A rural North Dakota school district located hundreds of miles from the nearest psychiatrist will be using telehealth to improve student access to behavioral health services and support its on-site counselors.
The Dickinson Public School District, a nine-school network serving one of the fastest-growing small towns in the country, is partnering with the Dickinson-based Southwest District Health Unit to give students access via telemedicine to psychiatrists at the Center for Psychiatric Health, located in Grand Forks, roughly 370 miles away.
“School counselors are trained in certain realms, certain aspects, and there are times when we need more than their services, and I would hope that this would help provide some of that,” Marcus Lewton, principal of Dickinson Middle School, which will host a secure room for the connected care program this fall.
Psychiatrists are few and far between, most often in urban centers, and they have waiting lists that are months long. A telehealth program can offer school districts an opportunity to get certain students in front of a psychiatrist a lot sooner and easier.
“It’s not to take the place of any existing systems that are in place, so anybody that normally goes to a counselor, normally goes to (the nearby Badlands Human Service Center) or normally goes to their providers,” added Sherry Adams, executive officer of SWDHU. “It doesn’t take the place of that. It’s just adding an additional resource for the extra psychiatric health with actual psychiatrists.”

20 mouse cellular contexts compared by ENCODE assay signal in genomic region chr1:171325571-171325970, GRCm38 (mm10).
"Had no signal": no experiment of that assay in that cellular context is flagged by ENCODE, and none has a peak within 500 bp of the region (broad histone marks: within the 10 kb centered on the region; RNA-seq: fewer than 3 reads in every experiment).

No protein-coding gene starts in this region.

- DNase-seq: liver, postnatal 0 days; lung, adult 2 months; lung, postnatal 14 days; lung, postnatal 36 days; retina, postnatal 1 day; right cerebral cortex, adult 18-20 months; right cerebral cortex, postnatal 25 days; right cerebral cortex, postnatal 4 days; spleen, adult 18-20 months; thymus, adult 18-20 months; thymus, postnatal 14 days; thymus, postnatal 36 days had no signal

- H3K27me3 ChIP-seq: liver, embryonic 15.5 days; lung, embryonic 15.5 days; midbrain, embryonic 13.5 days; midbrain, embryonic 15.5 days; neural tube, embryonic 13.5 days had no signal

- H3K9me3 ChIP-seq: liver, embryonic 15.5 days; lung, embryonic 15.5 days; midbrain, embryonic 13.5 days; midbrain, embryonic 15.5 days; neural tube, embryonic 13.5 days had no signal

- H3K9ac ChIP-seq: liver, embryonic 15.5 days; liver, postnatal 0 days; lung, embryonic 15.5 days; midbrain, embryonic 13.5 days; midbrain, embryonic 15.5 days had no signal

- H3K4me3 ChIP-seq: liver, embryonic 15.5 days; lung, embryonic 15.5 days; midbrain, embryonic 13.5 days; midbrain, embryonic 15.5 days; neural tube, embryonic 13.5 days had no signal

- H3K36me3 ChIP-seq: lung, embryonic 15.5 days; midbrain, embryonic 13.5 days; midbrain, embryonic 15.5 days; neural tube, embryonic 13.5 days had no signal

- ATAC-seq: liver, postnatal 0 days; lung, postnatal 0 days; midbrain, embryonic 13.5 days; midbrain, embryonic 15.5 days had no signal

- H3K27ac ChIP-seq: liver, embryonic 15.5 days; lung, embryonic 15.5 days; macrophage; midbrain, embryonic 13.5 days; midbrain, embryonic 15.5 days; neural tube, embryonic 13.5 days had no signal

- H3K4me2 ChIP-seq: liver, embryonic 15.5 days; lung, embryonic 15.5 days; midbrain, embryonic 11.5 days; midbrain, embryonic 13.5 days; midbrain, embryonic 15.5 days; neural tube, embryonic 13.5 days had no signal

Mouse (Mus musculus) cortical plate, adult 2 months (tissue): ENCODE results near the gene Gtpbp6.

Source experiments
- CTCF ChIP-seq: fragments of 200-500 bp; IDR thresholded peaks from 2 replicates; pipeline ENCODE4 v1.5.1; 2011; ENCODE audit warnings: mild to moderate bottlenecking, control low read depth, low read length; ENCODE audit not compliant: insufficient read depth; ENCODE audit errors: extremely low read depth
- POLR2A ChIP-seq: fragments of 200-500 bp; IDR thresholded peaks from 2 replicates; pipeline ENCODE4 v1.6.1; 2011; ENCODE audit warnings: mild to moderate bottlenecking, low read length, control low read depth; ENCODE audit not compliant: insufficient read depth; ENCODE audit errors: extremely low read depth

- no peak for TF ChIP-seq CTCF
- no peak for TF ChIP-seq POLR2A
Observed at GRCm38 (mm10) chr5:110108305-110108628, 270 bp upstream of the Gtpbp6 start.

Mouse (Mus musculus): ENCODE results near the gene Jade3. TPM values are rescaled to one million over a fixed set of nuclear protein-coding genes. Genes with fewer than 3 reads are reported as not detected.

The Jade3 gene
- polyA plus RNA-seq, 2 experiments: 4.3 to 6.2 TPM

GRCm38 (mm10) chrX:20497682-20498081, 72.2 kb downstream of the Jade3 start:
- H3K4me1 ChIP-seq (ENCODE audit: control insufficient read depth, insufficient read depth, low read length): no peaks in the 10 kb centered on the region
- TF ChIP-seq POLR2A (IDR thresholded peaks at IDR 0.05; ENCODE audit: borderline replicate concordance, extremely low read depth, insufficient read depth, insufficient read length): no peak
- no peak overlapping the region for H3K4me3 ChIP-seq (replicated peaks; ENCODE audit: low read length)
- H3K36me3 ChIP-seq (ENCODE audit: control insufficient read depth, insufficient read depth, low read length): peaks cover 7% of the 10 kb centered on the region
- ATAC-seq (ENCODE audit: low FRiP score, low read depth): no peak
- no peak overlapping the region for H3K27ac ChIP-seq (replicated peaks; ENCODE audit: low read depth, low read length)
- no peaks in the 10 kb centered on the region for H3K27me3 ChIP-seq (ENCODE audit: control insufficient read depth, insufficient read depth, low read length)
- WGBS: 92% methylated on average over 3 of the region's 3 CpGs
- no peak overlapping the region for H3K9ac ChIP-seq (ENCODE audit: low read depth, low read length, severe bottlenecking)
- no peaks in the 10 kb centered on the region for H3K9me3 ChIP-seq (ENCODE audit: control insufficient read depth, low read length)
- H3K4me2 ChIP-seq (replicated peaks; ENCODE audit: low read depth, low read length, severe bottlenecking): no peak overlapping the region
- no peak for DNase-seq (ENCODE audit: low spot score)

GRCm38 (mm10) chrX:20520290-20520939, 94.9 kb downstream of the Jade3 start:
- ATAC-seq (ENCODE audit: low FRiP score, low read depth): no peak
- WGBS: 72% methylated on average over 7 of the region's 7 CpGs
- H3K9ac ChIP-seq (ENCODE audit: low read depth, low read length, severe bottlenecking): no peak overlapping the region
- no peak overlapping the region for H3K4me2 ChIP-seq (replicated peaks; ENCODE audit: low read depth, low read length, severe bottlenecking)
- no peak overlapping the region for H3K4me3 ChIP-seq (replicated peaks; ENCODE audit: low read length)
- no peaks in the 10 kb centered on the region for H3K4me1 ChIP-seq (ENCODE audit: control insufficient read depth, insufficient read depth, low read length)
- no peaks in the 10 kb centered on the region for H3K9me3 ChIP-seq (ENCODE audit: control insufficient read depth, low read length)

“We have individuals in Dickinson who can do counseling and therapy – this is not that,” she said. “This is actually the physician that makes the diagnosis, they help with the medication, so it’s kind of that upper level one.”
School officials say the one-hour virtual sessions, held with parents in attendance, reduce the challenges faced by parents and students in taking time off from work and school and driving to Grand Forks or Fargo, roughly 290 miles away.
“Unfortunately, when you need those resources, it tends to cost a lot of money,” Chase Breitbach, one of the school’s student support liaisons, told the local newspaper. “You start to try and be flexible with your schedule and that’s challenging because you’re working with three different employers or you’re trying to find a way to fill your gas tank up and get you to get to and from Fargo once a week … it becomes kind of burdensome.”
“The thing that I think is kind of cool about telehealth is it eliminates some of those barriers and maybe allows a little better access to those resources in Southwest North Dakota,” he added.
Read more at mHealthIntelligence.com.